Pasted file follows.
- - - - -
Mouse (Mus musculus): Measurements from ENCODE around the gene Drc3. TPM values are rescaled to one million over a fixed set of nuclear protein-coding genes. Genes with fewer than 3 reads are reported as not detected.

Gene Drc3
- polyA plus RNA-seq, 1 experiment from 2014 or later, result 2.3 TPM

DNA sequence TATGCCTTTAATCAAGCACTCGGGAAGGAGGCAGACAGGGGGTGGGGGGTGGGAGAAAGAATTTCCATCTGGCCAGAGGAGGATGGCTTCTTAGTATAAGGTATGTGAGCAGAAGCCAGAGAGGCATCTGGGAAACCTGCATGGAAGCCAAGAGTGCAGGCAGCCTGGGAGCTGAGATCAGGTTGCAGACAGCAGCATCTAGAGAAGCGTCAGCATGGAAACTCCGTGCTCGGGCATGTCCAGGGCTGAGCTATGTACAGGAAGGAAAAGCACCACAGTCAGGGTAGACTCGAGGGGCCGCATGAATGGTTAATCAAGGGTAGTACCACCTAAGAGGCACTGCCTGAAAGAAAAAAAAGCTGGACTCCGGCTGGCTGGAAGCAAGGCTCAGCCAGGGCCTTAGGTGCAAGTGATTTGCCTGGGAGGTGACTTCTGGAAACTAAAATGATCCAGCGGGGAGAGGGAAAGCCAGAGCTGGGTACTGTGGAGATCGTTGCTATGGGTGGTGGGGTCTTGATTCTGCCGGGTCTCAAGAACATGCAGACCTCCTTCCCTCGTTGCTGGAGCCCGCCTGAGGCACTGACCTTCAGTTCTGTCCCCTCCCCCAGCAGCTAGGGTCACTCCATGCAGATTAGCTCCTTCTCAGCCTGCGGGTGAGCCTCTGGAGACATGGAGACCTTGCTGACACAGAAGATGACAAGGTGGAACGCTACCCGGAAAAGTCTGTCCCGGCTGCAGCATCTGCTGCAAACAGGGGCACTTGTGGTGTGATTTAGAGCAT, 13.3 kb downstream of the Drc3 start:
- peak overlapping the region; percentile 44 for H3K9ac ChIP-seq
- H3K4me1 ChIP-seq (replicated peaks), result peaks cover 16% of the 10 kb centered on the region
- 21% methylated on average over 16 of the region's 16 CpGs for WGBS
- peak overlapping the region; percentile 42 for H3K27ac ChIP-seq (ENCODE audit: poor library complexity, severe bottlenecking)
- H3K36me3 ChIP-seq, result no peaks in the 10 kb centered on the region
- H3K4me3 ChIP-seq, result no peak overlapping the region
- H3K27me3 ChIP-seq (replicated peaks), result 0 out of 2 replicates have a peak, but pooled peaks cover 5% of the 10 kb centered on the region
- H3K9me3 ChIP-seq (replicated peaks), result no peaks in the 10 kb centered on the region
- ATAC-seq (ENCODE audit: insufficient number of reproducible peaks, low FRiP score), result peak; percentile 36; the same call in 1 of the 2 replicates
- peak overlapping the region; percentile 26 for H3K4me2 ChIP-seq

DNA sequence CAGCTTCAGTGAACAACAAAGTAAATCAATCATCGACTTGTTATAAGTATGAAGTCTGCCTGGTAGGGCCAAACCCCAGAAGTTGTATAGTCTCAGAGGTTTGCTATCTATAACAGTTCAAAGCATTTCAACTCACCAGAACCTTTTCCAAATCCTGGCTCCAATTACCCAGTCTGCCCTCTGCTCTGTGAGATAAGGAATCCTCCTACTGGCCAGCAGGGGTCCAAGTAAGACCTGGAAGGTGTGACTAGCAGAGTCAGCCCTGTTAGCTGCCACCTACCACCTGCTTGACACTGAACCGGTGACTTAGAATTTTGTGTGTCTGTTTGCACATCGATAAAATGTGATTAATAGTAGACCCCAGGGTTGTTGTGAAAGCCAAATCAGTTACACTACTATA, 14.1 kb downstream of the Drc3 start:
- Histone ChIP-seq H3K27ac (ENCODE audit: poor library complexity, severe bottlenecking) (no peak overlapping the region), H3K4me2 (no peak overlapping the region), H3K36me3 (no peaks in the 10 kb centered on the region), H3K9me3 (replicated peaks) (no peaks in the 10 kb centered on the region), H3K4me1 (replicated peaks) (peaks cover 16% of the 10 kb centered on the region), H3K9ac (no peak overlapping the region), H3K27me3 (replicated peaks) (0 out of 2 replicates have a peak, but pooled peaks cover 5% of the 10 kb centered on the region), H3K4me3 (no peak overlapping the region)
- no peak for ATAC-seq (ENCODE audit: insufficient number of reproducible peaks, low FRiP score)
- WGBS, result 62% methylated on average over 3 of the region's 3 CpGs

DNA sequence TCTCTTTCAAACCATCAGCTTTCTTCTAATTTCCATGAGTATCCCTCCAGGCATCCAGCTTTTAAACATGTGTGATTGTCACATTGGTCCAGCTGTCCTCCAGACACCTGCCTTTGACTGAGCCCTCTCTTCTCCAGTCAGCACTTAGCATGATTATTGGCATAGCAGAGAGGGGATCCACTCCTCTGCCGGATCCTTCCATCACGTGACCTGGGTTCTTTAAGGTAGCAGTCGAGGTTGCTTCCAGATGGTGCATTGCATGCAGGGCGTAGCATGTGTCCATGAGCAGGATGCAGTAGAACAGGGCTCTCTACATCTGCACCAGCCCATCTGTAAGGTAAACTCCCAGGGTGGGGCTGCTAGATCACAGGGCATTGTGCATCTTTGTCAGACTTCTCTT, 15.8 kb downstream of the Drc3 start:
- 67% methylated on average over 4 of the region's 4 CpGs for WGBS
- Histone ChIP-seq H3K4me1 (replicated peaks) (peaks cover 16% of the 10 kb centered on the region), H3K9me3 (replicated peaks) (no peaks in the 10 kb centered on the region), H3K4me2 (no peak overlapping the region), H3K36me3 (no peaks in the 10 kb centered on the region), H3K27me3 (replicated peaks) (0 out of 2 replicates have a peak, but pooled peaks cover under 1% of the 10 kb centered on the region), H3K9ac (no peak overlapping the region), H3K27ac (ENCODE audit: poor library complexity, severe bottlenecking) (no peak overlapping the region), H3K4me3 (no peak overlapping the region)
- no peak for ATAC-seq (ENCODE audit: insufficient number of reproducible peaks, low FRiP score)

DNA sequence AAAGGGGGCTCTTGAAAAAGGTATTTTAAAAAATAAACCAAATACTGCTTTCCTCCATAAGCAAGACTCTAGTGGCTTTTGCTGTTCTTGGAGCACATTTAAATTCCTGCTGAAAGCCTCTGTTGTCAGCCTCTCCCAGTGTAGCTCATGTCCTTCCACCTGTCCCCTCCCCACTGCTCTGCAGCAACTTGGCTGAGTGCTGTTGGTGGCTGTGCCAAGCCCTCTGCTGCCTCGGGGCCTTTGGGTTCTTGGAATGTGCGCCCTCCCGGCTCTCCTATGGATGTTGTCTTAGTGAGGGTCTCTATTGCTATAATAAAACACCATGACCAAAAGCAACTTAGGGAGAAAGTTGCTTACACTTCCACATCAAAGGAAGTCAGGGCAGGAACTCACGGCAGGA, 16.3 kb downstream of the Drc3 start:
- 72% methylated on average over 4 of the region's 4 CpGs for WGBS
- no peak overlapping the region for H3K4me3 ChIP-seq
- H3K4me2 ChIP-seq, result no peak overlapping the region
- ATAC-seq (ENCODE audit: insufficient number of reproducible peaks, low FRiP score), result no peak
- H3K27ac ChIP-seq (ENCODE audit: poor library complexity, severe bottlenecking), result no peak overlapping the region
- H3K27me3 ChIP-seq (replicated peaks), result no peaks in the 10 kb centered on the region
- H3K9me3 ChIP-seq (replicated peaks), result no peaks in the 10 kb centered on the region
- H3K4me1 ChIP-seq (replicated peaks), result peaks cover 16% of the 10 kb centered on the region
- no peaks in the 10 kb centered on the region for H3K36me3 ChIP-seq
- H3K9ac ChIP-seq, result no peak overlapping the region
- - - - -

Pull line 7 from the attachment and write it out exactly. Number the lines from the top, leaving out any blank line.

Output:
- 21% methylated on average over 16 of the region's 16 CpGs for WGBS